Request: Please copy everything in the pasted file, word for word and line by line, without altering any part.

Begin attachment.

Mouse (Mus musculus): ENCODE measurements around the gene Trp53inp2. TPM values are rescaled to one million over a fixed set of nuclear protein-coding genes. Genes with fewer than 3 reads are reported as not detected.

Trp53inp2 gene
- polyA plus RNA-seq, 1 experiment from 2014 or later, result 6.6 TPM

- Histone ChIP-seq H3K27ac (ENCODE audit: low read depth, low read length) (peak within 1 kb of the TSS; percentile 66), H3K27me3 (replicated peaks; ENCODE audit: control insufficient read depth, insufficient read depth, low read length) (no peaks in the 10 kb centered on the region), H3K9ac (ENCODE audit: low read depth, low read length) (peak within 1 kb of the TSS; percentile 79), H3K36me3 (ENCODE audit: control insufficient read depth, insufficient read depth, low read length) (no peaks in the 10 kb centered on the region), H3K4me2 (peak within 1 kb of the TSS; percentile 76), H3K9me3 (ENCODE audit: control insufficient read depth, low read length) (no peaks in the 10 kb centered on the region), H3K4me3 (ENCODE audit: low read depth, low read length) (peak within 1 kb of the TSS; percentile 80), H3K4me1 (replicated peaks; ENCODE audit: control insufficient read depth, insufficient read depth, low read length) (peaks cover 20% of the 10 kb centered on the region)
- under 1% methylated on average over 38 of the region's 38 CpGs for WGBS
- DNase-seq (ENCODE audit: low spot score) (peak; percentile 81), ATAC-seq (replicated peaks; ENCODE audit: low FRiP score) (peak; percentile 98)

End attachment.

Mouse (Mus musculus): ENCODE measurements around the gene Trp53inp2. TPM values are rescaled to one million over a fixed set of nuclear protein-coding genes. Genes with fewer than 3 reads are reported as not detected.

Trp53inp2 gene
- polyA plus RNA-seq, 1 experiment from 2014 or later, result 6.6 TPM

- Histone ChIP-seq H3K27ac (ENCODE audit: low read depth, low read length) (peak within 1 kb of the TSS; percentile 66), H3K27me3 (replicated peaks; ENCODE audit: control insufficient read depth, insufficient read depth, low read length) (no peaks in the 10 kb centered on the region), H3K9ac (ENCODE audit: low read depth, low read length) (peak within 1 kb of the TSS; percentile 79), H3K36me3 (ENCODE audit: control insufficient read depth, insufficient read depth, low read length) (no peaks in the 10 kb centered on the region), H3K4me2 (peak within 1 kb of the TSS; percentile 76), H3K9me3 (ENCODE audit: control insufficient read depth, low read length) (no peaks in the 10 kb centered on the region), H3K4me3 (ENCODE audit: low read depth, low read length) (peak within 1 kb of the TSS; percentile 80), H3K4me1 (replicated peaks; ENCODE audit: control insufficient read depth, insufficient read depth, low read length) (peaks cover 20% of the 10 kb centered on the region)
- under 1% methylated on average over 38 of the region's 38 CpGs for WGBS
- DNase-seq (ENCODE audit: low spot score) (peak; percentile 81), ATAC-seq (replicated peaks; ENCODE audit: low FRiP score) (peak; percentile 98)